Heritage Council calls on public to vote for @strokestownpark restorer in European Public Choice Award https://t.co/RzIVBihNbi pic.twitter.com/XM2KXVvTEa
— Roscommon Daily (@RoscommonDaily) April 12, 2017
AN IRISHMAN WHO set up Ireland’s Famine Museum in Roscommon is one of 29 Europeans awarded for their commitment to heritage projects.
Jim Callery was one of over 200 applications and the only winner from Ireland this year – the public can vote for him to be one of seven European Masters of Heritage for 2017.
You can vote for Jim Callery here.
Voters have the chance to win a trip for two to Finland and be a special guest at the awards ceremony.
Callery’s family said that they were “exceedingly proud” of their father and have watched him ’toil and battle for over three decades’ to save Strokestown Park, which is now a world-renowned Famine Archive.
With great vision, personal finance and dedication he gave back to innumerable Famine victims their own voices and dignified them by remembering them and their stories.
Since he’s been recognised for his dedication to our cultural heritage, we asked him where we should visit this weekend (and of course there’s a fair few recommendations from his home county).
1. Kilkenny Castle
The beautiful castle located in the centre of the city, has been subject to many changes over eight centuries of its existence.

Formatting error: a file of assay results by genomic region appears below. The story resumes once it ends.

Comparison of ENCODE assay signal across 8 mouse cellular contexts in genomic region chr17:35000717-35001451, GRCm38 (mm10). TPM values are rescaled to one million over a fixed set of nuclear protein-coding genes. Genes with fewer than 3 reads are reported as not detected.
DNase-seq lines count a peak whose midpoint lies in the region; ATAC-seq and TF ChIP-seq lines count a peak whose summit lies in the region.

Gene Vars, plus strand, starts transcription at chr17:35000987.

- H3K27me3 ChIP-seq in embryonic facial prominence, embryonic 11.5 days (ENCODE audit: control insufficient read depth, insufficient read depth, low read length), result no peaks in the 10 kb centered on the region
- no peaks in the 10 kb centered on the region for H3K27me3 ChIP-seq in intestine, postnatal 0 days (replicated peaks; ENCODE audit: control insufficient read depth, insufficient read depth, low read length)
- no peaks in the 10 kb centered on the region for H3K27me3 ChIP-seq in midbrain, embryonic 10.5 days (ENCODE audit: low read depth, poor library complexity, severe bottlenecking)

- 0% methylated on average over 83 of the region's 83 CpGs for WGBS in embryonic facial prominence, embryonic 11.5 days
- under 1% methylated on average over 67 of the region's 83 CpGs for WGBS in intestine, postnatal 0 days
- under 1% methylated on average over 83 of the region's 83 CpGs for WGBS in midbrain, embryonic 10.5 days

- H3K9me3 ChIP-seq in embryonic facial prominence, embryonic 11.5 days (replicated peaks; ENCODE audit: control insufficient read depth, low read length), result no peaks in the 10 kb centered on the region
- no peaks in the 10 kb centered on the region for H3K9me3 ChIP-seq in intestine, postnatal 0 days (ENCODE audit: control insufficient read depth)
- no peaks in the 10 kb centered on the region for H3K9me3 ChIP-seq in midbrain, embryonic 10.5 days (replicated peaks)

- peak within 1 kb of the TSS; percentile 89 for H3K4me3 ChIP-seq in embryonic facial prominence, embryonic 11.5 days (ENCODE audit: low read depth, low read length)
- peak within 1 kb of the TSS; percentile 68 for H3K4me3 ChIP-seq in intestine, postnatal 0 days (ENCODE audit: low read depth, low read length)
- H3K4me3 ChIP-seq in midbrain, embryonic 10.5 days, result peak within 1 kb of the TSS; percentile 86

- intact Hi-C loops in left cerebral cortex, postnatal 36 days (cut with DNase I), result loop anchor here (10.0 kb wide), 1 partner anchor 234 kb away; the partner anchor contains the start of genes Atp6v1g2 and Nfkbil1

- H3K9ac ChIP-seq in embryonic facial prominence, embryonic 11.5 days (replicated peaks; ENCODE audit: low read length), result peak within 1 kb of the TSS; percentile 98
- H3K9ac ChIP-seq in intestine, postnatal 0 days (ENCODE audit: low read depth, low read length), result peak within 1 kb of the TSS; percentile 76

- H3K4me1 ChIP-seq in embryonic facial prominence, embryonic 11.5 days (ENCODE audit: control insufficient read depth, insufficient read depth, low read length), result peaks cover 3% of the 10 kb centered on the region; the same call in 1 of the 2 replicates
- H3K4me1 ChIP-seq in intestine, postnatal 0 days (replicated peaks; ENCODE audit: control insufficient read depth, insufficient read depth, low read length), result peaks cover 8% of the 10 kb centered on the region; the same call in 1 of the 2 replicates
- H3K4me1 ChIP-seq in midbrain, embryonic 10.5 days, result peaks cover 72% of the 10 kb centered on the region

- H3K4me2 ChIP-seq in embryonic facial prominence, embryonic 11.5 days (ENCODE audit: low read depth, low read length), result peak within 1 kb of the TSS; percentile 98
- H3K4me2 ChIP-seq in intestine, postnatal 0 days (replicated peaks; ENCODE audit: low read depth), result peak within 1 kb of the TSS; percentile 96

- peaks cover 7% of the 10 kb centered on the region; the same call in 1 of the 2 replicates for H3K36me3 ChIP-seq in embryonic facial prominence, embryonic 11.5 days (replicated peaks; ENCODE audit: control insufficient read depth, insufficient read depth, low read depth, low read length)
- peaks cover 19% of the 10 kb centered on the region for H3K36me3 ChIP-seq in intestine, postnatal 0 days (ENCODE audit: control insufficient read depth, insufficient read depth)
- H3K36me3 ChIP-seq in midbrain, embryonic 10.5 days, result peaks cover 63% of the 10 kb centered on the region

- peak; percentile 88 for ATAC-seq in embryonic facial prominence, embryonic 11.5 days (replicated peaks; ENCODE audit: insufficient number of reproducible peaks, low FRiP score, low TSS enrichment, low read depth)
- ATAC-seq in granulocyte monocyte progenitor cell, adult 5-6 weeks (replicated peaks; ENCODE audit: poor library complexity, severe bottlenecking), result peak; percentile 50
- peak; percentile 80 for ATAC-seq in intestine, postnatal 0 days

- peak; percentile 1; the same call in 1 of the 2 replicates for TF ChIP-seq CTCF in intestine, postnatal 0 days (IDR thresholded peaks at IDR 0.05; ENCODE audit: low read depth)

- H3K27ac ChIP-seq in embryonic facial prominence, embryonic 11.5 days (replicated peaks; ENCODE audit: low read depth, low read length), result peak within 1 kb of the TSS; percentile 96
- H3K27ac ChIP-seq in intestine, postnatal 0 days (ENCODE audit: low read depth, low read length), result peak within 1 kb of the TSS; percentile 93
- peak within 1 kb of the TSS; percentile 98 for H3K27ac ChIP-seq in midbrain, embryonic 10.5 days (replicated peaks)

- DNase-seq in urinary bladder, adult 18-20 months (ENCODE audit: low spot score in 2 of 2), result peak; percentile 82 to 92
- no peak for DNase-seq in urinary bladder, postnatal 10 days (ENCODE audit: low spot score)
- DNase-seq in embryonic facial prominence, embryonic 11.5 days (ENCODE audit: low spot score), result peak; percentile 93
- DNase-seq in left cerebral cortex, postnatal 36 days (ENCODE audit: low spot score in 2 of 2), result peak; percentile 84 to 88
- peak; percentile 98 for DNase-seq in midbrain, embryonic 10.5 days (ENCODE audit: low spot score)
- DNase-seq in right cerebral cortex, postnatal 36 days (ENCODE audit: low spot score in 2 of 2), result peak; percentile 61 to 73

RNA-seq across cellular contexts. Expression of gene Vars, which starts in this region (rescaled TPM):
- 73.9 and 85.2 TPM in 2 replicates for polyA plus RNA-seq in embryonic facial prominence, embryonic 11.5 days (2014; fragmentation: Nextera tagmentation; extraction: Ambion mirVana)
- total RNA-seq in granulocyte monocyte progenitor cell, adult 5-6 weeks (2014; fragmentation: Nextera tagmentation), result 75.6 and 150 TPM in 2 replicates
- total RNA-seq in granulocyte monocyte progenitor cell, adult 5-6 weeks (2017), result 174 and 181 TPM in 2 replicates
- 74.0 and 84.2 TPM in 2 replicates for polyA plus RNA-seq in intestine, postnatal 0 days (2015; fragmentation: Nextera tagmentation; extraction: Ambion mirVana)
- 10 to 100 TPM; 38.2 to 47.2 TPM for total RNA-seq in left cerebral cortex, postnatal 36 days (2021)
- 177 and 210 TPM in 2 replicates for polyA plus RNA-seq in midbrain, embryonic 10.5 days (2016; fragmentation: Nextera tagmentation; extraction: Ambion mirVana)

There’s a tea room, tours and a long history to go with it – opening hours available here.
2. Arigna Mining Experience – Arigna, Co Roscommon
Arigna Mining Experience centre was developed to preserve the energy heritage of the Arigna Valley and to ensure that Arigna maintains its link with energy themes.
This Energy Centre provides visitors with an insight into what coal mining life was like in the Arigna Valley, since its beginning in the 1700’s until closure in 1990.
3. Westport House – Co Mayo
With over 30 rooms on show, visitors can immerse themselves in life as far back as the 16th century when Grace O’Malley the Pirate Queen of Connacht ruled the land and seas around the estate.
As well as the magnificent grounds, house and dungeons, there’s a birds of prey centre, a pirate adventure park, a train tour and a carnival.
4. King House – Boyle, Co Roscommon
Built in 1730 as the seat of the King family, a powerful landowning dynasty, the house later became a military barracks and recruiting depot for the famous Irish regiment of the British army, the Connaught Rangers.
The house is now a museum which hosts musical, dramatic and cultural events and is a central locale for the Boyle Arts Festival.
5. Kilruddery Gardens – Bray, Co Wicklow
Walk around their gardens, take a guided tour of the grounds or rest in the bright tea room are just some of the things on offer at Kilruddery.
The winding driveway has pigs and horses in the field, and there are regular food markets and other events on, such as axe throwing competitions. The film Lassie was also shot here.
The gardens are open on weekends in April and October and 7 days a week from May to September, from 9.30 am to 6pm.
6. Rath Cruachan & Visitor Centre – Tulsk, Co Roscommon
Known as the ‘royal capital of Connaght’ and the home of the warrior Queen Medb, this area is a nominee for a UNESCO world heritage site. The visitor centre is quite modern looking though…